Phil Robinson

Phil Robinson lives with his wife in East London. In his current project, The Starship Omnibus, he is experimenting with rhyme and rhythmic structure in prose to create an unusual ‘bedtime’ story to be read aloud at any age. His reading interests encompass many different genres and forms, and his writing also attempts to tackle varied conventions and themes. Young children feature as protagonists in much of his work.  

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The Starship Omnibus


When the small boy Teddy awoke that morning, that his Mother was gone was true. For yesterday it had been a lie the empty house had told him, but now the house was silent, and still he could not hear her.

When he realised this, Teddy began to cry. His sobs were so big that the sound and water slipped his hands, and speckles, like small black petals, scattered the dusty floorboards around his knees.

Outside the boarded-up windows, the Amber-Eyes prowled. The sun-stung barrowhumps into their hollows slunk, but the black cat was uncowed. The sexton-grasses growing up against the house swished like its tail with its passes, and through the gaps in the wood on the windows it peeked and it growled.

But in the house Teddy’s sobs were the only sound. No more Mother now: no more silking of her breath as she slept on the other sofa; no more shooing of her watch hands as they urged the day closer. Teddy cried for a morning.

Outside the boarded-up windows the Amber-Eyes waited. The sexton-grasses stood sedately. The fog-or-smog of night lingered late, but near noon sagged down at last to let the sun scratch at the paint.

And in the house Teddy’s sobs died down. What he had to do, he had to decide now.

‘Small boys mustn’t go outside,’ his Mother had said, ‘that’s where other things are living that don’t know sharing, or forgiving insults, losing or lies,’

And then there was the cat…

‘The way we survive,’ she had said, ‘is that you stay right here, and I’ll go out and come back for you, Teddy –’

But what she said should happen, hadn’t. Yes, he was still small, but without a parent what could he do? If he waited and stayed he’d fade away, for his Mother brought the food. And her promises had gone with her, and so had all that he knew.

Outside the boarded-up windows the Amber-Eyes pricked up its ears. The sexton-grasses shivered as Teddy dried up his tears. The back gate crooned in a lullaby breeze as he picked himself up from the floor. And the black cat’s muscles stretched and squeezed as it polished its powerful paws.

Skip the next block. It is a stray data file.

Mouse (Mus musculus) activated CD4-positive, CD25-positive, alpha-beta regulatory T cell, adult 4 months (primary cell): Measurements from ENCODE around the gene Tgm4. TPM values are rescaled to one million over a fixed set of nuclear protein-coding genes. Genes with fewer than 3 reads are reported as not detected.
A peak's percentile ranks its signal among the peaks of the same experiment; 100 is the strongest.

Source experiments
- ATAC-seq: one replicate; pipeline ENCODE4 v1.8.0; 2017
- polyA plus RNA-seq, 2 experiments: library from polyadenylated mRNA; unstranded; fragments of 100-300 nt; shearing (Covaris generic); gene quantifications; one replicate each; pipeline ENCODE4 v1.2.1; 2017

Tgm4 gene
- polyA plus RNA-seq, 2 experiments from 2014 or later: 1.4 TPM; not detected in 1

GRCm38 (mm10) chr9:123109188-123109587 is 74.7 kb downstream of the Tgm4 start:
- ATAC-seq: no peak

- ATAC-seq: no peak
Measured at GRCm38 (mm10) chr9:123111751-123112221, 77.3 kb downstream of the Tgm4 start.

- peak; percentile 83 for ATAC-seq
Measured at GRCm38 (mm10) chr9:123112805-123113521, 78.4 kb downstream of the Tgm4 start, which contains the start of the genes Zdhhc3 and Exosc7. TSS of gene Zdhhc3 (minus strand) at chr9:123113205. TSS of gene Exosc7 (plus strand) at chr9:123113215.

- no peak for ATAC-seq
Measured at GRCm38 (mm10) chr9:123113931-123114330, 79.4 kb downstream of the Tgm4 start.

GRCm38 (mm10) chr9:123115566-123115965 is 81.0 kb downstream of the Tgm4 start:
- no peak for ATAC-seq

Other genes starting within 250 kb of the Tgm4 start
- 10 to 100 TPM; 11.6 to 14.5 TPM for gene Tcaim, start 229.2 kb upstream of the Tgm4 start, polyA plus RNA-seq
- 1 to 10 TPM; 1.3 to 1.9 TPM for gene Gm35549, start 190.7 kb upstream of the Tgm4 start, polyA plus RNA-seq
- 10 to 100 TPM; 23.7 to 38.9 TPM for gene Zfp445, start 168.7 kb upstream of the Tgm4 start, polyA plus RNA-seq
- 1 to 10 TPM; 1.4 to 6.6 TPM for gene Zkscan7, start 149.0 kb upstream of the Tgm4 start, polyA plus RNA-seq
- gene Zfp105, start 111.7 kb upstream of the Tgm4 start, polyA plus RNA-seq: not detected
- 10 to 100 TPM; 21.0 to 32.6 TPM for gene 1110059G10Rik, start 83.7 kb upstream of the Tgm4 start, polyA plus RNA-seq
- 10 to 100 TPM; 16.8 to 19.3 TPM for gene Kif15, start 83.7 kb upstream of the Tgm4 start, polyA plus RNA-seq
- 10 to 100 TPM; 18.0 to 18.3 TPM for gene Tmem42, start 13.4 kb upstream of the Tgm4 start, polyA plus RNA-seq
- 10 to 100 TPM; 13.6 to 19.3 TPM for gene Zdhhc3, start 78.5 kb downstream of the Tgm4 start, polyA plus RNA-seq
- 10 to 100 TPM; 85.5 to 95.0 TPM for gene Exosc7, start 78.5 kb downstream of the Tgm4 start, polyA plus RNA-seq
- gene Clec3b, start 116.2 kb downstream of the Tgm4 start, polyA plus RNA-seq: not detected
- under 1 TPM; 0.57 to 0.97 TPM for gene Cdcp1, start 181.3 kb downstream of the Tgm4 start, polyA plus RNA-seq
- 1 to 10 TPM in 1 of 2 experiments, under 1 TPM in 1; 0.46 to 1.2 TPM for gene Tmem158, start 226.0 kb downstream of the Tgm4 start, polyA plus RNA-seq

Teddy marched to the hallway door; nicked under his nose was his name. And there was the nick of his Mother’s, way up on the frame. He reached up on his tiptoes and pressed his finger to the mark. He could feel the gouge under his skin now as he could feel it under his heart. He left a shallow nail-groove beneath his Mother’s line as proof that he was the small boy no longer: because to see Her again he must be strong – as strong as what was living outside; what had lived on when the rest had died….the barrowhumps, the werewickets…and the Amber-Eyes.

 He walked into the hall, all red. There was the front door in black, lurking at the end.

‘There’s no food left at all, Teddy dear. And you’re a gaunt little boy,’ she’d said. Then she’d stared through him for a moment, pulled open the door and left.

Outside the door was the garden; in the garden was the beast. Beyond the gate who knew what else would find him in the street? His Mother waiting, maybe, but there would be no way to say for sure; not without overcoming the black cat and the door.

Teddy had then, a sudden thought: a cowardly idea by which the door could be ignored. He turned away from the threshold to run upstairs and through the bedless room to the window and the wooden chair. Mother told her stories there, with his feet between her thighs and his elbows on the sill. Now he clambered up the side of the perch and willed her silhouette to warm into shape through the fog-or-smog that smothered the road. It spooled like breath through the mouths of the slack-jawed houses, cooling them like death.

But the fog-or-smog was not so kind as to appear his Mother to the boy left behind.

Teddy sat himself down on the chair. Above him through the square of the window he could still see the dull sky mood. He paddled his feet over the lip of his seat of creaking wood and, trying not to weep, as only small boys should, he thought of the stories Mother told before sleep.

When the sun fell, the fog-or-smog would swell. It sank all the streets below blind-eyed-white, so she would turn their sights west to the glows in the night.

‘Those, Teddy dear, are the stars,’ she’d say, and point to the lights twined like plants far away. They grew up from the city in glittering stacks: all that was left shining when the dark had dressed the day in blacks.

‘Who lives there, in the stars?’ he’d ask. And she would smile, but she would not laugh.

‘It’s a very special place,’ she’d say, but she’d never say why, ‘Where Mothers and Fathers and boys and girls all used to fly to.’